(eg. if you eat pig's ears because you like pig's ears, that's cool. If you eat pig's ears because you got the whole pig and don't want to throw parts away, that's cool. If you eat pig's ears because you are trying to be a good "nose to tail"'er , that's fucking stupid.)
Anyhoo, I had a few realizations about what is that bothers me so much about "sustainability". First the obvious ones that I've known for a while :
"sustainability" is so expensive that it's only accessible to 10% of the population. When the vast majority of the population can't afford those products, they are inherently unsustainable, as in they do not support human life and they do not signficantly reduce the amount of factory farming , clear cutting , etc. A lifestyle which is only accessible to the rich cannot transform the earth.
The majority of "sustainable" products are unproven and may in fact not be sustainable, it's just a marketing word that doesn't correspond to any fact of actual low long-term impact on the earth. The fact is that the central valley of california and the fields of iowa have sustained "unsustainable" factory farming for the past 100 years or so, and despite predictions of imminent collapse, they are still feeding hundreds of millions of people for very low prices. On the other hand we get new coconut charcoal and bamboo or hemp or whatever which we don't really know how it will affect the earth in mass production on the long term.
Buying a bunch of new products because they are "sustainable" is of course highly ironic. The most destructive thing that modern society does is buy new junk every time there's a new trend, and this appears to be just another new trend, people throw out their unfashionable "unsustainable" stuff to buy new approved stuff, and will throw that out for the next trend. (also ironically, "minimalism" generally tends to involve buying new stuff).
High-paid low-yield gentleman farmers are inherently unsustainable. You cannot support a 7+ billion person planet with a good quality of life if the cost of a piece of lumber or a piece of fruit is so high and takes so much labor. Our quality of life (per capita) is entirely based on the fact that those things are so cheap and easy, so that we can spend more time producing TV shows and iPods. Now the more extreme hippie-ish end of the sustainability movement might espouse a true back-to-the-land lifestyle change where in fact people do spend more time laboring and don't get TV shows and iPods, but that is a small fringe, the main thrust wants the spoils of civilization.
Now a little equivocation. Buying "sustainable" junk is obviously a form of charity. When you spend much more on a "sustainable" version of a product, you are essentially donating the difference. Where does that donation go? Some (I suspect small) portion of it actually goes to benefiting the earth. Most of the rest goes to profit of the product maker. On that level, it is a very bad form of charity; your charity dollars would have a much greater direct benefit on the earth if you just bought normal products and donated the difference to direct action.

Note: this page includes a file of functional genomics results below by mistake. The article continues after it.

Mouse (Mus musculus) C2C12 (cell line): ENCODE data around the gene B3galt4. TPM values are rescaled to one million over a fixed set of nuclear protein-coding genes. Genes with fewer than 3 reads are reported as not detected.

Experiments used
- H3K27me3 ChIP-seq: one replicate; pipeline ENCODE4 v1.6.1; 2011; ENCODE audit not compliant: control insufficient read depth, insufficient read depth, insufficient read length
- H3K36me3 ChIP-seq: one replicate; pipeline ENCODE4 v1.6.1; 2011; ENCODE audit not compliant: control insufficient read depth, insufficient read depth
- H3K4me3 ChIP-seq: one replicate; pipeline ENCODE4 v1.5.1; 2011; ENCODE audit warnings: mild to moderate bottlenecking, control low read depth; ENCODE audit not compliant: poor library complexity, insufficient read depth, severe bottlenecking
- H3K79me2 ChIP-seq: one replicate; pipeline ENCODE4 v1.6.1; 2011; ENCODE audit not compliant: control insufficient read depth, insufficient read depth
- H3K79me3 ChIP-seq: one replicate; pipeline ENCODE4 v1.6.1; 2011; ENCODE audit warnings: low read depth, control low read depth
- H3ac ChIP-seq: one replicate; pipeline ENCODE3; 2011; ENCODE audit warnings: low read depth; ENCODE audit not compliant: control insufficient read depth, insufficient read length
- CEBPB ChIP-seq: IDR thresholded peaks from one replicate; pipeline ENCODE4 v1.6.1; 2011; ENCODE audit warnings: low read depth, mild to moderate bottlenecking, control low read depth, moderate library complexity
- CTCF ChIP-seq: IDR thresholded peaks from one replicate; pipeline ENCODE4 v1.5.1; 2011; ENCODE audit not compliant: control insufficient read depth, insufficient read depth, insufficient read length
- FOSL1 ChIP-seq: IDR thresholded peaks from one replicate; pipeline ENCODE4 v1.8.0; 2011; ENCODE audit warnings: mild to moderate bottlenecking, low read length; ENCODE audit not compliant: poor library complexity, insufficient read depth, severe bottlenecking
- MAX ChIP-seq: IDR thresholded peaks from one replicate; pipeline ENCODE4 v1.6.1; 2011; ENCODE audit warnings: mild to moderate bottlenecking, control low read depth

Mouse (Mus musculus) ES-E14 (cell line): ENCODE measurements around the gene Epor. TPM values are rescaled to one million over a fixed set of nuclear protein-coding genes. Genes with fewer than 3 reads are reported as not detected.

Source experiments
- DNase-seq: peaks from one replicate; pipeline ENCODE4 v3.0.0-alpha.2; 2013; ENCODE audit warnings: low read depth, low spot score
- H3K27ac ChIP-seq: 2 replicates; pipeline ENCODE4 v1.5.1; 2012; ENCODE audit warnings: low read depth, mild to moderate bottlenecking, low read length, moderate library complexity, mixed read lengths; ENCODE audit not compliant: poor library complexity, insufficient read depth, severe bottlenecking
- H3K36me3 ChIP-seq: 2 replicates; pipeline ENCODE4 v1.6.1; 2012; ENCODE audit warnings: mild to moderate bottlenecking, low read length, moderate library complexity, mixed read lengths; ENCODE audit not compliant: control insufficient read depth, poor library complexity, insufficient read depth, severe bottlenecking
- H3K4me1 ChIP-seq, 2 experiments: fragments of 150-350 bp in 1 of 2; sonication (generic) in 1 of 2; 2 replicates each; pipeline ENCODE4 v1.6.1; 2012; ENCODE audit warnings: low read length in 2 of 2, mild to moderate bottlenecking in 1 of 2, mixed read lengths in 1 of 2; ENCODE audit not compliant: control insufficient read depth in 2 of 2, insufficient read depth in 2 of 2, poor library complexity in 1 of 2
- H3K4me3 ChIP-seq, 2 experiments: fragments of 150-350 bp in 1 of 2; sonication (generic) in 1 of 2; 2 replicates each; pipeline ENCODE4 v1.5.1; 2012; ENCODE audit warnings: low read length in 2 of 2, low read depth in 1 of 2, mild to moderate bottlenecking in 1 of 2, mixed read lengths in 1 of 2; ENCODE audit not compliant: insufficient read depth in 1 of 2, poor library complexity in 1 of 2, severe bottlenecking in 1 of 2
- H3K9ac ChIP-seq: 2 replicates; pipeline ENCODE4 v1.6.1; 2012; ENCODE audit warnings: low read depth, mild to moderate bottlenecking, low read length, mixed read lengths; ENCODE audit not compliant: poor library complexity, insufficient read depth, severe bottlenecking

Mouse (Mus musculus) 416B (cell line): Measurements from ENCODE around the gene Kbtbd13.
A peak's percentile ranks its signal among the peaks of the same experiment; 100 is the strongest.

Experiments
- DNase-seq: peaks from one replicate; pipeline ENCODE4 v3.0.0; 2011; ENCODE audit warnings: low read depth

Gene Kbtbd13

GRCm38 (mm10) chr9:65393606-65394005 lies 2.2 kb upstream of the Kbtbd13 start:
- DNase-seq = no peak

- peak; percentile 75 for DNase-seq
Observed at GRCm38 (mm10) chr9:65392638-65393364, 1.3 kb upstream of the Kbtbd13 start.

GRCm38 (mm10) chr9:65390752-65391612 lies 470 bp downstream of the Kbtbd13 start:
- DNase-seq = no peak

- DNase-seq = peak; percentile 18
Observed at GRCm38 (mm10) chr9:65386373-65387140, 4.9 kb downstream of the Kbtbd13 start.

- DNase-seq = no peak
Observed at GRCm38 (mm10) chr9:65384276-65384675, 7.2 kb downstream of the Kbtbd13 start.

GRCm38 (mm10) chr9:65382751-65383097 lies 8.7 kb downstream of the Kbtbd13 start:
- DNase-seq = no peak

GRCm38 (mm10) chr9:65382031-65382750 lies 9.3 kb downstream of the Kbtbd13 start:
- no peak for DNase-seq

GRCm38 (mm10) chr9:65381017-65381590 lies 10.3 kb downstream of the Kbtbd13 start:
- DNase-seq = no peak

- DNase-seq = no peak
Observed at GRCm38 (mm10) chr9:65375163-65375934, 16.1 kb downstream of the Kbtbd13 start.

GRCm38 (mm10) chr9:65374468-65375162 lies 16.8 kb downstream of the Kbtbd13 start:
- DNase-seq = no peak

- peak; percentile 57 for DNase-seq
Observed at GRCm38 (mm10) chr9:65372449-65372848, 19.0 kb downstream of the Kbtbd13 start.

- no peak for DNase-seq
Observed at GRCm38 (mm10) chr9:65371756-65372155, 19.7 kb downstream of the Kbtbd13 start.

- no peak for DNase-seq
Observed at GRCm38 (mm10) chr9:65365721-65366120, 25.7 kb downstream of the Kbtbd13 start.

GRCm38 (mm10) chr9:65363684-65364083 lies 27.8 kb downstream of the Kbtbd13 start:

But it is a bit more complicated than that. For the most part I'm not delighted by exercising political expression through purchasing (it's far too easy to manipulate and take advantage of, and in the end the only thing that They care about is that you keep buying things like a good little consumer, so you really aren't winning) - however I can't deny that it does sometimes work. When industry sees that lots of consumers are willing to waste their dollars on "green" products, they do sometimes change their practices for the better, and the net result can be a greater impact than the amount of charity dollars suggest. That is, there is a sort of leverage if businesses think that the "political buyers" will continue spending lots of money far into the future, the businesses will make a change based on lots of *future* dollars. Thus something like only a few tens of millions of dollars in charity spending can actually create a hundred-million dollar product line transformation.
As an aside, I should note that there are lots of small scale "sustainable" endeavors that are basically irrelevant because they are inherently small scale and cannot ever have a significant effect on the planet. For example the reclaimed lumber movement, it's okay, I have no major objection to it (though it's not entirely clear that it's the best value for your charity lumber eco dollars), but it's just irrelevant to any large scale analysis because it can't significantly reduce commercial lumber use. The only sustainable businesses that matter are the ones that have the possibility to go large scale.
Anyhoo, the thing that occurred to me last night was that the large scale sustainable industry is basically built on the back of unsustainable industry.
What I mean is, the large-scale mass produced "sustainable" industry (eg. bamboo flooring, "sustainable" chocolate, etc) is largely about making products in the 3rd world and exporting them to the 1st world. First of all this is sort of inherently unsustainable and hypocritical because it relies on a massive income gap for affordability, essentially you have to have people in subsistence living conditions to subsidize this product, and a good liberal who is spending their charity dollars to direct the world towards a better future should not include that in their better future. But more directly, the workers in those sustainable factories could not live a decent life on their low wages without unsustainable industry. The only way they can be paid so low is because they can get cheap factory farm corn to eat, and cheap sneakers and clothes and everything they need to live. If they had to buy the expensive sustainable junk, they would have to have huge wages, which would make the product even more expensive, which would make it impossible.